MyTutor for Parents

6 Ways to help your teen plan their future

Your teen’s growing up fast, and it can be hard for them (and you) to know how to best support them as they become more independent. How do you know when to help, and when to let them work things out on their own? Ahead of ‘The Future is Yours’ -our free careers, uni and apprenticeships festival- we’ve put together 6 tips to help you help them as they work out their next steps in life (without helicoptering!)  Let’s dive in.

1. Encourage them to reflect on their interests and skills

What does your teen do that makes them feel interested, curious and happy? What are they really good at? Encourage them to have a brainstorm, and then to share their ideas with you. They might be a little shy about listing out their strengths – and that’s where you come in! You can help them realise how awesome they are by letting them know what they’re brilliant at (a parent’s area of expertise). If they’re not quite convinced by your compliments, it’s a good idea to back up what you say with some examples, so they know you’re not just saying it to make them feel good.

2. Go to inspiring talks and events together


Events about careers, uni and apprenticeships can show teens the huge range of options they have, and really inspire them when they’re thinking about the future. There might be career events at their school or local colleges, as well as webinars and other live online events. 

At MyTutor, we’ve teamed up with work experience platform SpringPod to make deciding a little easier for your teen. In our free weeklong festival- ’The Future is Yours’, you can meet success stories who did apprenticeships, current uni students, young professionals and careers experts. Your teen will get to hear about their life experiences, how they decided on their career paths, and the advice they all wish they’d been told when they were at school. Teens will get to ask their own questions too, so they can come away with a stronger idea of what path they should go down.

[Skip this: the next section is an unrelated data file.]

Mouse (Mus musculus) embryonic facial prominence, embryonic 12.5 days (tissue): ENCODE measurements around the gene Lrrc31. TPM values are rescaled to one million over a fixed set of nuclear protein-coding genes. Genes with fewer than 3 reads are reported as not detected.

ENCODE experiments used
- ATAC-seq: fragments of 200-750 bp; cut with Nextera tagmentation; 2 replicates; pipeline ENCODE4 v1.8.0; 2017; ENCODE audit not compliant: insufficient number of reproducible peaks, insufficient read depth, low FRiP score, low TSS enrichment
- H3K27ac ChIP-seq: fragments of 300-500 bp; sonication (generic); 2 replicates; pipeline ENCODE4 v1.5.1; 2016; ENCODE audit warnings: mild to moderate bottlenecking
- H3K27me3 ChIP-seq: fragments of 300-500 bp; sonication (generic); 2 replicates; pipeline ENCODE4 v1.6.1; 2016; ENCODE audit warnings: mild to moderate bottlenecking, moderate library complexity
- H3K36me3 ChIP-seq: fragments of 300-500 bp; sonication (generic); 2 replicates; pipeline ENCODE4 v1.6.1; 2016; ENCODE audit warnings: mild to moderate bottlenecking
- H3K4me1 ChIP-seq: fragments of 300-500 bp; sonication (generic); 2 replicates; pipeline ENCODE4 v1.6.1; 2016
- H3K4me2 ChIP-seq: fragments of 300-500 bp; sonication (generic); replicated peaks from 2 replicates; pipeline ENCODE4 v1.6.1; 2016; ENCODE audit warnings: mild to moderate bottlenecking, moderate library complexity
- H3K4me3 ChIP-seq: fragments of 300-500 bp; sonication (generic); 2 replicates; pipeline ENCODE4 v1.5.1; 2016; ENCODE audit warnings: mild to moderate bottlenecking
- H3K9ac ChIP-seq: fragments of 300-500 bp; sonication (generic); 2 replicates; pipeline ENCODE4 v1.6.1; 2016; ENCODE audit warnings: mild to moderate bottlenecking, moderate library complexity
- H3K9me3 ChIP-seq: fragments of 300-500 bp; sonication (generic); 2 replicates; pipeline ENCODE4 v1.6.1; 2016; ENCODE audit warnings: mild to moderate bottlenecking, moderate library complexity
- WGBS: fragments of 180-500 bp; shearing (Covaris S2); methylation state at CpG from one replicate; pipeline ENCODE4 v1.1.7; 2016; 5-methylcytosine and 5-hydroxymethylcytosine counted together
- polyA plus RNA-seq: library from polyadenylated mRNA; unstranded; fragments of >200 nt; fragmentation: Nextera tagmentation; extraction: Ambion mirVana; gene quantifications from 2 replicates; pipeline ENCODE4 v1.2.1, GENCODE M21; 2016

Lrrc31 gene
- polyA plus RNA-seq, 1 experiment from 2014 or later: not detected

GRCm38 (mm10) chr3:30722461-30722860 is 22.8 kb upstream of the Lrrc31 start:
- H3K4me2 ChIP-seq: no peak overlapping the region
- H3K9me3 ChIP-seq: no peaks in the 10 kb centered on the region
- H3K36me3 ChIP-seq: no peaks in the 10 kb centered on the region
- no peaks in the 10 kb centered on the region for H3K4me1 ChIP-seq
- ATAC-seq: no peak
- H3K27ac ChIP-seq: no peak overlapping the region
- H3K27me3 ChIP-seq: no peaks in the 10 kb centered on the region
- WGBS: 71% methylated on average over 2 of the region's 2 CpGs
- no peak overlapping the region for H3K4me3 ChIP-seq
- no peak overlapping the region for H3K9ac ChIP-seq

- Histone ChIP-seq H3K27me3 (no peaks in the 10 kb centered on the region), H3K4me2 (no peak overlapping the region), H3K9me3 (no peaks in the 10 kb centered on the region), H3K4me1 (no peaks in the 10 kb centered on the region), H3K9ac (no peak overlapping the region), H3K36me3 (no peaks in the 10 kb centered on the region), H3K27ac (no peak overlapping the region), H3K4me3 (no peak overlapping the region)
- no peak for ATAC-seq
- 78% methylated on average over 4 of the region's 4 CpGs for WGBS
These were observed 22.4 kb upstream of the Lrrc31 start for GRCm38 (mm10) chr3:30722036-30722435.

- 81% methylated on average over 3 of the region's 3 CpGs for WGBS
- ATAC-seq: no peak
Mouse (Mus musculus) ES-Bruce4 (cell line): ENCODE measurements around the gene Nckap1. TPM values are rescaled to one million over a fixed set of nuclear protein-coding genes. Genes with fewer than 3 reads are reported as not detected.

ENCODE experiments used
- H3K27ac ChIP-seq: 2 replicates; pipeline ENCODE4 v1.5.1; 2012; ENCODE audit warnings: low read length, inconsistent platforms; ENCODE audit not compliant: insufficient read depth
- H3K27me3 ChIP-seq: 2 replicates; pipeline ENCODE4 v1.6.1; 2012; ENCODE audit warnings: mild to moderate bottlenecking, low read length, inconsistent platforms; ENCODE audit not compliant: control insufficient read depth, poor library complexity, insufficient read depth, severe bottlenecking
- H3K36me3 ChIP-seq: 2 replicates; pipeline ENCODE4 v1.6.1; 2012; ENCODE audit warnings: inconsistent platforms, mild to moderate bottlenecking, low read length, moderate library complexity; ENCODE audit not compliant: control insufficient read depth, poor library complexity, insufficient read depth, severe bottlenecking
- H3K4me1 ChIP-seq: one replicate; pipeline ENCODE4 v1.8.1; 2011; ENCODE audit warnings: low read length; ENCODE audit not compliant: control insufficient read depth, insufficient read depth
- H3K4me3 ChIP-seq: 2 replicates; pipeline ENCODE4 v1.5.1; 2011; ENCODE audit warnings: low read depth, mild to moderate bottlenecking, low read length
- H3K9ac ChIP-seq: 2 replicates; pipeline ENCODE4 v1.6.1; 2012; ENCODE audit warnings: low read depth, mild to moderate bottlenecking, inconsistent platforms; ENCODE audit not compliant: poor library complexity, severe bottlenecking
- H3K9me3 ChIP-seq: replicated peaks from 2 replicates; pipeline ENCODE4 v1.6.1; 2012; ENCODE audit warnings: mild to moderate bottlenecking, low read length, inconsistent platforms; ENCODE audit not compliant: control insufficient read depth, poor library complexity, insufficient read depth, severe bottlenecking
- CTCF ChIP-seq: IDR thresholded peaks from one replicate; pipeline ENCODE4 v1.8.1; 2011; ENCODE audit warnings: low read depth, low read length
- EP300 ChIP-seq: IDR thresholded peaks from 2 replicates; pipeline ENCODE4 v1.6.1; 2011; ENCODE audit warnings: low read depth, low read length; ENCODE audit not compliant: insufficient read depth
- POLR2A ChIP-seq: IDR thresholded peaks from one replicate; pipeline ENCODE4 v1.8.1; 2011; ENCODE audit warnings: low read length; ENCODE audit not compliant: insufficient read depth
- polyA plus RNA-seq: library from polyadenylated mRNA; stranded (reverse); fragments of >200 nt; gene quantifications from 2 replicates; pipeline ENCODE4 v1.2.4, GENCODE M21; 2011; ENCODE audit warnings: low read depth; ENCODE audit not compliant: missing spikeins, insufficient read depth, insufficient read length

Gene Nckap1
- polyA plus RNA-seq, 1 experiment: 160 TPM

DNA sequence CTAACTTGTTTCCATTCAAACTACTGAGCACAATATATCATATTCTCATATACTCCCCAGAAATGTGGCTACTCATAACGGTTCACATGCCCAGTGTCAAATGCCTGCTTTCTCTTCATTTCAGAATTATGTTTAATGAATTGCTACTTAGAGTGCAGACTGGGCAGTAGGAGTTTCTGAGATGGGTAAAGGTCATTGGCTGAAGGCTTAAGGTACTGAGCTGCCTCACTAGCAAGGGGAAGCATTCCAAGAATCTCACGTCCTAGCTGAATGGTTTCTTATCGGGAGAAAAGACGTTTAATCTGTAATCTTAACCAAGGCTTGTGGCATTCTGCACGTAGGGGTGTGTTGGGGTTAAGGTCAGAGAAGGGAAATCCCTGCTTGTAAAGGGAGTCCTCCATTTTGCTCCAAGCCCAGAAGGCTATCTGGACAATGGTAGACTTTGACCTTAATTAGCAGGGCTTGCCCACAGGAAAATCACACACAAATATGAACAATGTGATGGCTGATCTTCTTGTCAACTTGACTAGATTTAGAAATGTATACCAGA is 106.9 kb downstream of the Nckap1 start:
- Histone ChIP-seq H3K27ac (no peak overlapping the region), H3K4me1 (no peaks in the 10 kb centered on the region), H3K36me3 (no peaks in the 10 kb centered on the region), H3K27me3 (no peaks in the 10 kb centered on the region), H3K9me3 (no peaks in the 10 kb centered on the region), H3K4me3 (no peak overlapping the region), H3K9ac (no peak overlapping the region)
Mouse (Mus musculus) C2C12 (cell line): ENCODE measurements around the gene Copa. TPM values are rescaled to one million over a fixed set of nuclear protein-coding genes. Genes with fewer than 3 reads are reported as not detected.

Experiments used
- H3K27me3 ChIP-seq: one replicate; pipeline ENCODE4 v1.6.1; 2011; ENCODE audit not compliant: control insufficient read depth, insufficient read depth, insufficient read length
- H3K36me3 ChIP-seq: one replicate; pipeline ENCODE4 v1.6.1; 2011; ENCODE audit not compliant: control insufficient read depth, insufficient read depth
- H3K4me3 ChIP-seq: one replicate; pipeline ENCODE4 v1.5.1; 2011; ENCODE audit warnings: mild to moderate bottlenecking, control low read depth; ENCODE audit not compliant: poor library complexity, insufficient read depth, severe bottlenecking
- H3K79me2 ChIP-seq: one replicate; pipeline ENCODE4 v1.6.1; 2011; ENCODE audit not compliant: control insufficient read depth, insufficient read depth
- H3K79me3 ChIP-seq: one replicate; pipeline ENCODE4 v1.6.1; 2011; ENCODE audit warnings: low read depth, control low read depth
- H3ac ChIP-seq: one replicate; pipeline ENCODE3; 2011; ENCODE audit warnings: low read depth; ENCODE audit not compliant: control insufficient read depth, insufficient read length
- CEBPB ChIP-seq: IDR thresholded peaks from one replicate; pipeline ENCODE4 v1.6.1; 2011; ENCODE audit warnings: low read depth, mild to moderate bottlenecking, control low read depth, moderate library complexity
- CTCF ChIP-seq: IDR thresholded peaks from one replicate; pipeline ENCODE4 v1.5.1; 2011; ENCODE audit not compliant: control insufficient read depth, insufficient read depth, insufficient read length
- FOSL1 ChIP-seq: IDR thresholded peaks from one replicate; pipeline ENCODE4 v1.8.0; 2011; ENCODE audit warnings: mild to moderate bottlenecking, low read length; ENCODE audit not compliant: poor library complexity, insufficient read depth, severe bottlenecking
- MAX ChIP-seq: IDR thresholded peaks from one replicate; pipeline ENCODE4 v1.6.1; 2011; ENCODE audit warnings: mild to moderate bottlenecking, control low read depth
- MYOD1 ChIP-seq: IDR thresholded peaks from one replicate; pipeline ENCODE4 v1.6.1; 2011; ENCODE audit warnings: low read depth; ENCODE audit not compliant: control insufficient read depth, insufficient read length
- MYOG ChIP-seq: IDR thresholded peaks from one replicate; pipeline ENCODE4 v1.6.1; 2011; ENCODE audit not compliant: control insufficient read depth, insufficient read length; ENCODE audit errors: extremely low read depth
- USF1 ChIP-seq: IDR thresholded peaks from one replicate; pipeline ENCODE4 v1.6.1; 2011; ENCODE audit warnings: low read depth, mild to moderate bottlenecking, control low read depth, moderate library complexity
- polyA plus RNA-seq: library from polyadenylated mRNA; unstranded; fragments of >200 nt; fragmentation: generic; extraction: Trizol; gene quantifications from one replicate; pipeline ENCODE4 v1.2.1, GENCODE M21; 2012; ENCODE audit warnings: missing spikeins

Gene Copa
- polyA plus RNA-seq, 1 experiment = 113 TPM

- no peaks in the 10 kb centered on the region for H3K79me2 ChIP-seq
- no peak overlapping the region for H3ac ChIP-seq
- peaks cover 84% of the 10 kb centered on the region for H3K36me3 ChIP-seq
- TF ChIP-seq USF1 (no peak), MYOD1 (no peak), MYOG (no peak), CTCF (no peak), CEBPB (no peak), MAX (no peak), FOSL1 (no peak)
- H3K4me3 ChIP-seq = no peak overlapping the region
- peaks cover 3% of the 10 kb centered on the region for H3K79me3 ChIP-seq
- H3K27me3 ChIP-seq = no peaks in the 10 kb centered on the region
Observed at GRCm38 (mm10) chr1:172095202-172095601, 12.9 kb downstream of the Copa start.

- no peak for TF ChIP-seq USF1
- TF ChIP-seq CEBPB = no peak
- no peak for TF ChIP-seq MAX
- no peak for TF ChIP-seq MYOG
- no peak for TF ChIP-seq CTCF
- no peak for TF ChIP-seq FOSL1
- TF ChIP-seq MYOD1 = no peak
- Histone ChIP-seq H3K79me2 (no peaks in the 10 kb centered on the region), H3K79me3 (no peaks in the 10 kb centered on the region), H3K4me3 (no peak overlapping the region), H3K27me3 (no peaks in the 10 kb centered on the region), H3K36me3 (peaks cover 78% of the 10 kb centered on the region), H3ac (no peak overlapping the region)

3. Encourage them to research career paths

If there aren’t any careers jumping out at your teen straight away, there are lots of places they can look for inspiration. They can take a careers quiz on the UCAS website which will show them a bunch of suggestions for what might suit them – and how to get there. If they’re thinking about doing an apprenticeship, they can explore the  Multiverse platform, which shows the amazing range of apprenticeships that are out there these days – from Google to Rolls Royce to the UN. The earlier your teen begins to think about their future, the easier it’ll be for them to take steps towards achieving their goal. A head start means they can check out entry requirements for the job they want to work in, and start building out their CV. They might need to pull up their grades now so that they get into the programme of their dreams. If they’re in need of a bit more confidence, finding a mentor for them who’s close in age can give them someone approachable to run ideas by, and get up-to-date UCAS or college application help. 

4. Share helpful resources


It’s easy to get information overload. That’s why it’s handy for teens to have a few resources to turn to for inspiration and advice. From the Target Careers website, to the National Careers Service to work experience platform Springpod- pointing them in the direction of these awesome online resources can give them the info they need to make big decisions. They’ll have a mountain of useful tips on applications, career paths, and even on how to prepare a cover letter and CV. 

5. Help them find experts to talk to

It’s really helpful to speak to someone who’s already walked the walk. By putting your child in touch with extended family members, neighbours, family friends and friend’s parents to talk to about their careers, you can help them understand the many ways people pick and develop their careers over the years. At school, their Careers Advisor will know of even more professionals who they could meet and chat to. The more people’s stories they hear, the better position they’ll be in to plan an education and career that’s really right for them.

6. Keep an open mind

You might have a certain picture in mind about what your teen should do for their future career. But there’s a chance that path is not the one they want to follow. As a parent, you want your children to achieve their potential, and find long-term security -but that might look a little different than what you’ve imagined for them. It’s a good idea to have open talks with your teen about what makes them happy. Their decisions can then be based on their own passions instead of trying to meet other people’s expectations.

Worries aside, this is a super exciting time in your teen’s life! The world is really their oyster. At the same time, it can feel like a lot of pressure to make the ‘right’ decision. A good way to ease the stress is to reassure your teen that they don’t have to figure everything out straight away. And even if they change their mind later down the line, there are always ways to switch around and to follow their true passion (once they’ve worked out what that is!).

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